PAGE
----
What’s for supper? Vol. 214: Hot, hot, hot

Last week, it was snowing. This week, it was in the 90’s, so we went all in with the summer food. No ragrets!

SATURDAY
Double cheeseburgers! 

We had another long day of lugging rocks, and Damien grilled. I was so hungry, I almost ate my own hand along with the burger, so I didn’t get a picture.

SUNDAY
Cumin chicken thighs and chickpeas with lemony onions, pita, and yogurt sauce

We haven’t had this dish for a while! Very popular. Extremely juicy chicken with a fabulous skin, crunchy, flavorful chickpeas, and piquant onions.

It’s just an excellent meal.

 

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The yogurt marinade is just a few ingredients, but you want to set it up early so you can marinate the chicken for at least a few hours. That’s how the chicken gets so juicy and the skin gets so fabulous. Then you can walk away from it for the rest of the day, and throw the chicken and chickpeas on a pan to cook in the oven,

and make the yogurt sauce and lemony onions while it’s cooking.

So much flavor with very little effort. I actually only found the lemons in time to make the yogurt sauce, so I quietly used lime juice in the marinade and the onions, and no one noticed. 

MONDAY
Grilled meats

We usually have a big family cookout on Memorial Day. Sigh, sigh, sigh. Damien did make his excellent sugar rubbed smoked chicken thighs

 

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and beer brats with onions three ways on his amazing interchangeable cinderblock meat altar situation.

Delicious as always. I had my beer brat with onions boiled in beer and a sweet, hot mustard of some kind, and it was very tasty.

Dora made potato salad

 

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and I cut up the first watermelon of the year. 

TUESDAY
Grilled ham and cheese on sourdough, little pickles, cherries

A very fine summer meal. There was some consternation over the fact that I only bought one package of ham, so I offered to have salami in mine, which caused even more consternation. I’m not saying ham and salami are interchangeable, but they’re . . . you know what, I’m not on trial here. I took my plate outside, where only the birds were shouting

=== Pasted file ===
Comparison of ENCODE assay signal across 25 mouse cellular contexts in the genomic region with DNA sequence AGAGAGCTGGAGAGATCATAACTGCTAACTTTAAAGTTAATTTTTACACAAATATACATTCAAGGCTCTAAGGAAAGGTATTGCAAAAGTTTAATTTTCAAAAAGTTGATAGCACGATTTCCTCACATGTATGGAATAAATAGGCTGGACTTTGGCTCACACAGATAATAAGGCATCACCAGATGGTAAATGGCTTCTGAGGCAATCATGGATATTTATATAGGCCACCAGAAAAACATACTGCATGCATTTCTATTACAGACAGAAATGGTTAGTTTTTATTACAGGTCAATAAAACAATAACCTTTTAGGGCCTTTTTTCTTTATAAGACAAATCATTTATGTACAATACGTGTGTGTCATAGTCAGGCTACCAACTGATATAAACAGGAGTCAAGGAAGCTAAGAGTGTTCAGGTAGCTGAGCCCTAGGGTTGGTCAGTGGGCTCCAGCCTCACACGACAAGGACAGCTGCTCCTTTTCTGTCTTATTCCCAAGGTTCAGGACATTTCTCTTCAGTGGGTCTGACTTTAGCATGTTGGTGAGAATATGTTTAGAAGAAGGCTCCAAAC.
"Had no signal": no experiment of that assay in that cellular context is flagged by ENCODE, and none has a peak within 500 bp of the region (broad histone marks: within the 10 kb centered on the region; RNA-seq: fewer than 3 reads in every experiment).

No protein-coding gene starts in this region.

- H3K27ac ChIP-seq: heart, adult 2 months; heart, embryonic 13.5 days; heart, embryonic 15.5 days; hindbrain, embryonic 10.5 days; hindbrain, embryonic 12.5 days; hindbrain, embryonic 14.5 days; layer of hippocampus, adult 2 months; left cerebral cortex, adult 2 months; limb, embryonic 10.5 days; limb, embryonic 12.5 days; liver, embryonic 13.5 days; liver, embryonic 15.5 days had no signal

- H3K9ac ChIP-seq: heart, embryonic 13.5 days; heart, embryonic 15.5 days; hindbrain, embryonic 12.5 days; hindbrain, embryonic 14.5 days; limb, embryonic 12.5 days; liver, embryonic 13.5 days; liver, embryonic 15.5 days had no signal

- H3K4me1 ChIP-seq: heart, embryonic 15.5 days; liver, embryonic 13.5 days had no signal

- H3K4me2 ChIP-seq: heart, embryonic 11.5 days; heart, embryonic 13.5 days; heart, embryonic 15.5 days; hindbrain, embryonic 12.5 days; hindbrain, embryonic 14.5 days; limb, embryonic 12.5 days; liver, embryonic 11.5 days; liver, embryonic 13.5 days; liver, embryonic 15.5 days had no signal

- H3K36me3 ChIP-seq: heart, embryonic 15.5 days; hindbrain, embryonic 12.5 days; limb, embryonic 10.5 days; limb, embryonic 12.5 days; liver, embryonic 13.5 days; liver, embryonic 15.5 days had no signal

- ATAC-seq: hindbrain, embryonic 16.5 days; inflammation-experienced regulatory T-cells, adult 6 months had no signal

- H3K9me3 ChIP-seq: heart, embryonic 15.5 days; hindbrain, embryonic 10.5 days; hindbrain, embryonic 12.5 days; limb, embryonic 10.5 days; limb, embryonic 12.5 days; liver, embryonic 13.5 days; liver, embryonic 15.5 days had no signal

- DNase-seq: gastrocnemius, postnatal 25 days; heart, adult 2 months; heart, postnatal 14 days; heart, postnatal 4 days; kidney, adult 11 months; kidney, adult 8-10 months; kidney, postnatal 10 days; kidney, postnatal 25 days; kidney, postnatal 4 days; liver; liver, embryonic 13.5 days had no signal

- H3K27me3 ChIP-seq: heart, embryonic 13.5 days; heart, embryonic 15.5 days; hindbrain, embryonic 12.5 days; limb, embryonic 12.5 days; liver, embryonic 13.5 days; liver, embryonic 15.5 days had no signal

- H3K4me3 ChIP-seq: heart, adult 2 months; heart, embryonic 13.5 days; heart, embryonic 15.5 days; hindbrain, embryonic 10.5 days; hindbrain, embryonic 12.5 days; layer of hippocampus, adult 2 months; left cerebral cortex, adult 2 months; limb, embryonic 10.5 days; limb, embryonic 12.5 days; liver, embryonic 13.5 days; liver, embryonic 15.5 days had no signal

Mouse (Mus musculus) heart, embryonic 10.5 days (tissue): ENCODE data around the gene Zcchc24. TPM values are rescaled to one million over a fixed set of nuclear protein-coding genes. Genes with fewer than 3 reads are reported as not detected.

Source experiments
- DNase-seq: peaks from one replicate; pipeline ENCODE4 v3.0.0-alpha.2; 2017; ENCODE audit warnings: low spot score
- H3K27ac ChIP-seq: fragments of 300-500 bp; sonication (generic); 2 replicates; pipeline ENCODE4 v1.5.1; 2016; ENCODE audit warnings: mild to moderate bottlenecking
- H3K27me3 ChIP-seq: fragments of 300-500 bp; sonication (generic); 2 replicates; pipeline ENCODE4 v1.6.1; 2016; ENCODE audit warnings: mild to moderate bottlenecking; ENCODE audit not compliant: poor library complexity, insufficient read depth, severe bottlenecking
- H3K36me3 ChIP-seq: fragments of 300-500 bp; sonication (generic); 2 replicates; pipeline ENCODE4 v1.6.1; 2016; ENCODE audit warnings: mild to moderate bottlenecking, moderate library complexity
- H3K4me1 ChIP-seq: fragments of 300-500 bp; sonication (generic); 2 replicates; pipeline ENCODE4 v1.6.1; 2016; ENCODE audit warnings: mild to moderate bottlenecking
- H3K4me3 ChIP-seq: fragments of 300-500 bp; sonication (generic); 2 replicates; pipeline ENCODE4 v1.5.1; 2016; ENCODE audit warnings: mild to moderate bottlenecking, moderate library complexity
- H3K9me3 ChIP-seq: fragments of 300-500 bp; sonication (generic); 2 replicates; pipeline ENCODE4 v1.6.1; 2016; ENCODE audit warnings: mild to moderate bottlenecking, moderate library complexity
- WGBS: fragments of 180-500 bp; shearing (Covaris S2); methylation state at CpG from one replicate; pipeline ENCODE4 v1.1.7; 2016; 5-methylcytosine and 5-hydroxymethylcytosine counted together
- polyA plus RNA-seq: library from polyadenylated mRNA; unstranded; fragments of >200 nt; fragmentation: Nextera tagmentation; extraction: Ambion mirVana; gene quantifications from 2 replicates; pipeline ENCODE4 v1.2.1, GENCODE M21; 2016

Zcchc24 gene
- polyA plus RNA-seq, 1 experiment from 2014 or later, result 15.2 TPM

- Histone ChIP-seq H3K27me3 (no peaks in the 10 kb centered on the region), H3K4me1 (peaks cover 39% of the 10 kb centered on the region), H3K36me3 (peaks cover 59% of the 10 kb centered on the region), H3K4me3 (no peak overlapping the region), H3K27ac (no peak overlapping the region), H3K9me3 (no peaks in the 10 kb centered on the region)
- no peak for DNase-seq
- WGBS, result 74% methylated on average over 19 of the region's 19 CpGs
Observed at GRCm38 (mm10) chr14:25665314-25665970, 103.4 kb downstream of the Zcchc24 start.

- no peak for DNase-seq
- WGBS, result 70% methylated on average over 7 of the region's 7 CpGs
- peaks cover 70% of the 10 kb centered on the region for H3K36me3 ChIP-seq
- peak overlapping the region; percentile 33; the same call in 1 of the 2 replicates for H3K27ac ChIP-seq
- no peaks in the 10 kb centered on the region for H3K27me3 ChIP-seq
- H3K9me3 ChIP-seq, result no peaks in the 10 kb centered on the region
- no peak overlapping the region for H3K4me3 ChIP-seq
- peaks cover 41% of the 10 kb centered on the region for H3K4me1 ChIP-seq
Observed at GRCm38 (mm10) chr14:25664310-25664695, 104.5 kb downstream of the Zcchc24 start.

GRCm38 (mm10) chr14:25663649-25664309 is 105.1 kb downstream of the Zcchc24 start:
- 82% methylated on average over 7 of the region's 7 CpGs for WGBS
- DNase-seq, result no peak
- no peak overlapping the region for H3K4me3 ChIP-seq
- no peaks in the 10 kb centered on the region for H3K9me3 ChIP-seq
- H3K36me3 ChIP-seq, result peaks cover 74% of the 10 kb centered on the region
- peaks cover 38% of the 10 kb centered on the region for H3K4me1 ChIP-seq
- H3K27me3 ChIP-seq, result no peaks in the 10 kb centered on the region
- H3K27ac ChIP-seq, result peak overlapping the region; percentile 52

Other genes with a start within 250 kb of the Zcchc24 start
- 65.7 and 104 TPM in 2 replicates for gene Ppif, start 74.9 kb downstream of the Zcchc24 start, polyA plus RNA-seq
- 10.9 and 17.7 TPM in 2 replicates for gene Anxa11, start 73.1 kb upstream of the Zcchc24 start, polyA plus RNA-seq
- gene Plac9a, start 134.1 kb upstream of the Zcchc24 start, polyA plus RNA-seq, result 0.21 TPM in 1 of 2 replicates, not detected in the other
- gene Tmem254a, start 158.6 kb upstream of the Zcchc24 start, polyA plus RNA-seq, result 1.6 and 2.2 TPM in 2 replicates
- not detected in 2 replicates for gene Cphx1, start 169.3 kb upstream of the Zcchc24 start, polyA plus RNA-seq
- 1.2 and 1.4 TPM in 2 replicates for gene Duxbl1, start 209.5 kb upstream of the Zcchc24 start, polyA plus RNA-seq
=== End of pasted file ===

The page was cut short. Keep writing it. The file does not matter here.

WEDNESDAY
Caprese chicken sandwiches, fries

Another summer favorite. The tomatoes are improving. I roasted the chicken breasts in olive oil and plenty of salt, pepper, and garlic powder, and I had some sliced provolone instead of mozzarella. We had the sandwiches with ciabatta rolls, tomatoes and basil, chicken, and plenty of olive oil, balsamic vinegar, and kosher salt. The pepper has mysteriously disappeared.

Someday, I will make a balsamic vinegar reduction, but on this day, easy was perfect. 

THURSDAY
Carnitas, beans and rice

J.R.’s Art Place carnitas recipe to the rescue again. Pork butt, salt, pepper, oregano, Mexican coke, oil, oranges, cinnamon sticks, bay leaves.

It’s so tasty and so easy, but I’m gonna adapt it for the Instant Pot next time I make it.  Summer is when I like this appliance the best, because you can make a hot meal without turning the whole kitchen into an oven. 

I also made some quick beans and rice.

 

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It was too dry, so I glopped in some Goya Culantro Cooking Base. It wasn’t the best beans and rice I ever had, but it was fine. Love the carnitas. Some salsa verde would have made this meal perfect. 

 

FRIDAY

Today I intend to make this mango crumb coffee cake, eggs, and something called “baby cakes,” which seem to be small, round hash browns. The only reason I bought them is because they are called “baby cakes.” 

Since I haven’t made dinner yet, I don’t have a picture. But I do have a picture of my menu blackboard.

I can see I’m going to have to start hiding the chalk. 

Smoked chicken thighs with sugar rub

Ingredients

  • 1.5 cups brown sugar
  • .5 cups white sugar
  • 2 Tbsp chili powder
  • 2 Tbsp garlic powder
  • 2 tsp chili pepper flakes
  • salt and pepper
  • 20 chicken thighs

Instructions

  1. Mix dry ingredients together. Rub all over chicken and let marinate until the sugar melts a bit. 

  2. Light the fire, and let it burn down to coals. Shove the coals over to one side and lay the chicken on the grill. Lower the lid and let the chicken smoke for an hour or two until they are fully cooked. 

 

potato salad

Ingredients

  • 3-4 lbs potatoes, scrubbed (peeled if you like)